Really, this cookbook is quite good, really!

Cor blimey guvnor, pour us another brew and get a crumpet toasted before I head up the apples and pears. If you’re an Anglophile like we are, that just made perfect sense. Honestly. Whether you understood that or not, one things for sure, The Really Quite Good British Cookbook – is well, really quite good.

The cook book is a collection of recipes from some of Britain’s most well known food heroes. Each was asked, “What do you cook for the people you love?”, and this compilation of recipes is their collective response, each with a suitably delicious looking photograph for reference.

Jamie Oliver, Nigella Lawson, Raymond Blanc, Gordon Ramsay, Delia Smith, James Martin, Nigel Slater, Marco Pierre White…the list of contributors is a who’s who of Britain’s cooking talent.

The Really Quite Good British Cookbook

The Really Quite Good British Cookbook

Recipes stretch the gamut taking in everything from brakfast to dessert and everything in between. Most are rated easy to moderate in terms of difficulty and are also broken down by prep and cook time. Dishes like Nigella Lawson’s Chocolate Guinness Cake

Many of the dishes are quite approachable and accessible but as you might expect, some push the envelope on what the typical home chef might attempt.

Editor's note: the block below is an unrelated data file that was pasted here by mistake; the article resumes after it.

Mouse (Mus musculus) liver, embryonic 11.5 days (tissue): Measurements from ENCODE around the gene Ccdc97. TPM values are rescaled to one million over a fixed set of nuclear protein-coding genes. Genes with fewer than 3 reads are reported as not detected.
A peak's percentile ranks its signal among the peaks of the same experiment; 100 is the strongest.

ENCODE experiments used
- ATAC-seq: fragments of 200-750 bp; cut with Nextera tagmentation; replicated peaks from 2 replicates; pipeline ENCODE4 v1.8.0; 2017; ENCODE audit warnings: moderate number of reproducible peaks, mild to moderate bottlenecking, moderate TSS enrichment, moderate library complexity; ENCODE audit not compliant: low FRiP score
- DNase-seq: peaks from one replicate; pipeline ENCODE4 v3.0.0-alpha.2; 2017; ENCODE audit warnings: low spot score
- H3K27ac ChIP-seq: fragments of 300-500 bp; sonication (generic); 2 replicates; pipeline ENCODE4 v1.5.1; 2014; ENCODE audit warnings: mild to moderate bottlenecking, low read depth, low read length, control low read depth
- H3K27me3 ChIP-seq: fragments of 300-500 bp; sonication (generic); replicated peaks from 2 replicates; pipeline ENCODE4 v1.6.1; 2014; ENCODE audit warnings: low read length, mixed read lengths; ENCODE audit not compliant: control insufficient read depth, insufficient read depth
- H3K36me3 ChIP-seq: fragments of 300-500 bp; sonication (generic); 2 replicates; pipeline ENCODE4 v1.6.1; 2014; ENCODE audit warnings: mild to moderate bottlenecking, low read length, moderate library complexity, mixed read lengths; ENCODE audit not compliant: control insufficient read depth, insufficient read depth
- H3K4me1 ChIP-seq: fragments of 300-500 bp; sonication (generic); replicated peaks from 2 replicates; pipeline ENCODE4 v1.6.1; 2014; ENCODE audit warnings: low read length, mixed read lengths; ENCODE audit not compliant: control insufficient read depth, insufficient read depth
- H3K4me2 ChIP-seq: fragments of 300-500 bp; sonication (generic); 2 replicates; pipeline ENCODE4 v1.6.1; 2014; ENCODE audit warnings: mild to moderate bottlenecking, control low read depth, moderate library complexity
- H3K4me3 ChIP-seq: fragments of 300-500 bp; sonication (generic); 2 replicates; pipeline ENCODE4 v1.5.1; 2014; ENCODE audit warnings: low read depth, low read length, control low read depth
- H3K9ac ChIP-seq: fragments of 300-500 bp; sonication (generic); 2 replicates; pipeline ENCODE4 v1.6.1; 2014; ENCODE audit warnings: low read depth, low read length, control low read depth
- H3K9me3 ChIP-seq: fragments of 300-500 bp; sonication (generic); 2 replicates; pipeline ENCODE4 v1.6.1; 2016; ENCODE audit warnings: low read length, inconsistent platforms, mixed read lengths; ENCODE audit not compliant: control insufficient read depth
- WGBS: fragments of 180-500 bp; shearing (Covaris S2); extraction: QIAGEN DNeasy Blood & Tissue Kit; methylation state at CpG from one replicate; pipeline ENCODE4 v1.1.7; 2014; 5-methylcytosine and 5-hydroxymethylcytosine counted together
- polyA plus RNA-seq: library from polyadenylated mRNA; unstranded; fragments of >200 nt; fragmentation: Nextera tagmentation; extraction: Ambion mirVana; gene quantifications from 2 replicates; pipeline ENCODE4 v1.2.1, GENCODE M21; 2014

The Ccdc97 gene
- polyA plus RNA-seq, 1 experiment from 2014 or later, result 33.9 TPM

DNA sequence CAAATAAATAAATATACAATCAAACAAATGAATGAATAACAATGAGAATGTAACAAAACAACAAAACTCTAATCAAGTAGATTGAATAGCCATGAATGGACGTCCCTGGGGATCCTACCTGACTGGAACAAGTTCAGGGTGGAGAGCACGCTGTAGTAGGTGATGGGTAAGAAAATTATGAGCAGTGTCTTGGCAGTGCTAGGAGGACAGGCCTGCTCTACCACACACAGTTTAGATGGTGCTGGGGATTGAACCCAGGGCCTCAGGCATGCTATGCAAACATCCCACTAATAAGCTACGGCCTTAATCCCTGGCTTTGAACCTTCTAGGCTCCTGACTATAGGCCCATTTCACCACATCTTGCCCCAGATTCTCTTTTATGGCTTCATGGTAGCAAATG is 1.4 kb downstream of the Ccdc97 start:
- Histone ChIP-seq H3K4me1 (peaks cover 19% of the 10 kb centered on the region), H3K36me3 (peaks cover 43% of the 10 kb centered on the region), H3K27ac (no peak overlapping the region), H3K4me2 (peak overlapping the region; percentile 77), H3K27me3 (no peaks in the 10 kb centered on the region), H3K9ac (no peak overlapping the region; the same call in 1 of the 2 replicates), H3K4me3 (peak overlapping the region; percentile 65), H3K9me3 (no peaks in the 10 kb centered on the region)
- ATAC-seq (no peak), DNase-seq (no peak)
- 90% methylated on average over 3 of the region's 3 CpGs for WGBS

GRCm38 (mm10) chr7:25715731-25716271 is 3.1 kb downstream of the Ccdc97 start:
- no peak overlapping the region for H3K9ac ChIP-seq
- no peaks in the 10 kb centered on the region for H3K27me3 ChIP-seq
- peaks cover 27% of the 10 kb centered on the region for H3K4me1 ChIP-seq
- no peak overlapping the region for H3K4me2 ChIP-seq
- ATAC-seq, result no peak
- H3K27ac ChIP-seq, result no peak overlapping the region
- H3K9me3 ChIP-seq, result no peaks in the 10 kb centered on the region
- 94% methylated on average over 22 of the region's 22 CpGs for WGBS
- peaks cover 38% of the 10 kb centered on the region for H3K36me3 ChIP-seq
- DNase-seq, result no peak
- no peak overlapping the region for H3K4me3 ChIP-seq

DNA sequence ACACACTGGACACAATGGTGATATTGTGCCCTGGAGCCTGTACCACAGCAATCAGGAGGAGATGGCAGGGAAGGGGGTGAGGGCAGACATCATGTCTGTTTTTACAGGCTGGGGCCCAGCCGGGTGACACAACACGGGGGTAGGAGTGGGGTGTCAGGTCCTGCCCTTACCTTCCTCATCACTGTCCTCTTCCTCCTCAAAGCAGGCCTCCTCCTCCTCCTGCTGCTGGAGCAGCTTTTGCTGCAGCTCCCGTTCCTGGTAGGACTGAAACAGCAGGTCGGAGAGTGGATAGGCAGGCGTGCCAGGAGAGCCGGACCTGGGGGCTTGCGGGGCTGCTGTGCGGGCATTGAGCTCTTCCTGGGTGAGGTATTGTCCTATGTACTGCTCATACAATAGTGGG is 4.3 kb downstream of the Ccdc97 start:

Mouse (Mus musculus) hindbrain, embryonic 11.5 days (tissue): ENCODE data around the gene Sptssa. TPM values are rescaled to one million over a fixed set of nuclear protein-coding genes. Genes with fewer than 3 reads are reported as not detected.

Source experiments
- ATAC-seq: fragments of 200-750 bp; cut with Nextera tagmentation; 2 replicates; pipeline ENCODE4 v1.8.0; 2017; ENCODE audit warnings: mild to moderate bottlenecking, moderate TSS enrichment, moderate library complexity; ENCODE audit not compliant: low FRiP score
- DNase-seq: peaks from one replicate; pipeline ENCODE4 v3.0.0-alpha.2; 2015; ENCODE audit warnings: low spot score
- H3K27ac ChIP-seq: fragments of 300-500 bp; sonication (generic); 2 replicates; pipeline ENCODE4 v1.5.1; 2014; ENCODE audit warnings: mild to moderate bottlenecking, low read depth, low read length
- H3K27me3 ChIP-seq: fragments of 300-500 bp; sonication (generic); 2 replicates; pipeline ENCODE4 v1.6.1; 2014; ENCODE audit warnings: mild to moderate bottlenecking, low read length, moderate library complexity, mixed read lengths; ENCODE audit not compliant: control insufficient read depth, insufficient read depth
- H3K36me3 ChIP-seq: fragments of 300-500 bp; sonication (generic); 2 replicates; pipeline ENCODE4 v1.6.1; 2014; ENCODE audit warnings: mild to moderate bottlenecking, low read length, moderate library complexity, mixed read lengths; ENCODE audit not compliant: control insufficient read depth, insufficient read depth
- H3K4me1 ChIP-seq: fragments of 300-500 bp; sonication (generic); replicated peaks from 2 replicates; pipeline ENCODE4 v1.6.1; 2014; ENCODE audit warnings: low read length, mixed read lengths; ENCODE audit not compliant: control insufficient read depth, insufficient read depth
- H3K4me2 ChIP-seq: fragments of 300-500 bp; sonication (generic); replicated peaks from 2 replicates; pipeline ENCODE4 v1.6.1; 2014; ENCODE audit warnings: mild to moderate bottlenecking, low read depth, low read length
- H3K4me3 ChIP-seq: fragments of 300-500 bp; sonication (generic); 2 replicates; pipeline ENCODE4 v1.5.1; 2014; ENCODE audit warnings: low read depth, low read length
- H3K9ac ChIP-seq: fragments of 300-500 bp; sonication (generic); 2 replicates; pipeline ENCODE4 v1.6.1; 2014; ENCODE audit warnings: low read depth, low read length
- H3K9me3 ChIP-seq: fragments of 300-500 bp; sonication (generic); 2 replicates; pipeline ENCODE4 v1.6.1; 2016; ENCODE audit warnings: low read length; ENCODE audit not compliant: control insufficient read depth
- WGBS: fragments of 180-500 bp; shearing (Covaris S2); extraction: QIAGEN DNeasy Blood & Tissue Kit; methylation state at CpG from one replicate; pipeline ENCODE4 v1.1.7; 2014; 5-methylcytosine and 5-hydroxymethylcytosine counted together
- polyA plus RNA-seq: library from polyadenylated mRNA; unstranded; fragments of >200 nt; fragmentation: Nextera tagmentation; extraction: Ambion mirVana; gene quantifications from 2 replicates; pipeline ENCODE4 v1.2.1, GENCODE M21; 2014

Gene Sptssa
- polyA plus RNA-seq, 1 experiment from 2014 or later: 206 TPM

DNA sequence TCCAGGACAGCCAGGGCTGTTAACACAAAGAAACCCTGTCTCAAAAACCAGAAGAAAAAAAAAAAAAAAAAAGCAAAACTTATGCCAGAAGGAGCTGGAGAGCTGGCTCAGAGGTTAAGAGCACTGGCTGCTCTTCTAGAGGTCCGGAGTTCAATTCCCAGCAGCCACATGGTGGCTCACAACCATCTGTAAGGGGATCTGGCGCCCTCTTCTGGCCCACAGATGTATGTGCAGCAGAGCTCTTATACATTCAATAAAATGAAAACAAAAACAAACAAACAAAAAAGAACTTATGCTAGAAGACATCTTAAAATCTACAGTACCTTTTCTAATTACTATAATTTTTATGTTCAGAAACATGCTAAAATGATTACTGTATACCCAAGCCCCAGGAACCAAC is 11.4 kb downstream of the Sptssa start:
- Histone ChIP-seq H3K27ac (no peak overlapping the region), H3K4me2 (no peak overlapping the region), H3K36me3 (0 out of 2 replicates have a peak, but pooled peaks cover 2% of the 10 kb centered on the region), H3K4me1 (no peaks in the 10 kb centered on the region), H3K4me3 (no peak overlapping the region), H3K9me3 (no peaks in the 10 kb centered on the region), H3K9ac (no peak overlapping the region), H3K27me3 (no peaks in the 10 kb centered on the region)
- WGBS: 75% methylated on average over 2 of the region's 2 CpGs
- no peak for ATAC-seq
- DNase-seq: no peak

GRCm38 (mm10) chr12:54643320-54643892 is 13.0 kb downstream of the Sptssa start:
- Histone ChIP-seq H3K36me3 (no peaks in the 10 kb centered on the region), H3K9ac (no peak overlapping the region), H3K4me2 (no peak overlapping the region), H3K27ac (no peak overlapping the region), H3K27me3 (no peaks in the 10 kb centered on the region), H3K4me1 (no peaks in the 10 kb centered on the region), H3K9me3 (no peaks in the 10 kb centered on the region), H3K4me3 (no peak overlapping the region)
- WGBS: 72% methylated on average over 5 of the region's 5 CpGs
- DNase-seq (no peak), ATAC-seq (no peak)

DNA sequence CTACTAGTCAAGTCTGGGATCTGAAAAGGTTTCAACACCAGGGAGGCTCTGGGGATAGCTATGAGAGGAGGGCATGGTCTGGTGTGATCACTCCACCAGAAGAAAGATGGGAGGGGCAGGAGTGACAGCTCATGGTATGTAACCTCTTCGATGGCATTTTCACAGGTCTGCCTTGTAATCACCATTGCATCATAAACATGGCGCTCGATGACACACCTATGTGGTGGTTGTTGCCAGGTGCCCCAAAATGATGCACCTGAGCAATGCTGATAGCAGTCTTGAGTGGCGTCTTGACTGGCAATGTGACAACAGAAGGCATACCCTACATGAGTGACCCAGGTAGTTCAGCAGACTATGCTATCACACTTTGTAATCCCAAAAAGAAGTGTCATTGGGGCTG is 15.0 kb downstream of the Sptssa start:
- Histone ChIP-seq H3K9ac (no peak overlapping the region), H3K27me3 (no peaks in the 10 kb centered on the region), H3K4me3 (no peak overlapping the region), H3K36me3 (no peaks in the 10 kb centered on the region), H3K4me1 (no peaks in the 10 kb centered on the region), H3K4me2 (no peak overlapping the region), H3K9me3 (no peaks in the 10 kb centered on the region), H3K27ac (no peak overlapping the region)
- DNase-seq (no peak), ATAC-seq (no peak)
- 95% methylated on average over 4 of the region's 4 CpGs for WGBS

The breadth and depth of recipes might also change your perception of what British food actually is. Far from just fish and chips and boiled beef, the melting pot that is the British isles means flavors from far and wide: Morrocan Spiced Lamb sits happily alongside traditional Toad In the Hole. Morevoer there’s bucket loads of creativity too; dishes such as British Chicken ‘Musakhan’ and Chicken Tikka Masala Pie fuse tradition with creativity.

The Really Quite Good British Cookbook - Atul Kochar tikka masala pie

The Really Quite Good British Cookbook – Atul Kochar tikka masala pie

As with any cookbook there are recipes that will likely only exist on paper for most readers. Tempura Duck Hearts are not for the feint of heart, nor is removing a woodcocks intestines, heart, livers and gizzard with a teaspoon as Marco Pierre White instructs in a Hannibal Lecture-esque moment.

The The Really Quite Good British Cookbook is priced around twenty bucks, a measly 23 cents per recipe. The hardback is hefty enough to withstand a long kitchen life and there’s something here for every one, whether a vegetarian, sweet tooth or meat maniac.

The book would make a perfect gift for anglophiles, cooks or recipe hoarders alike. Check out the publisher’s trailer video too: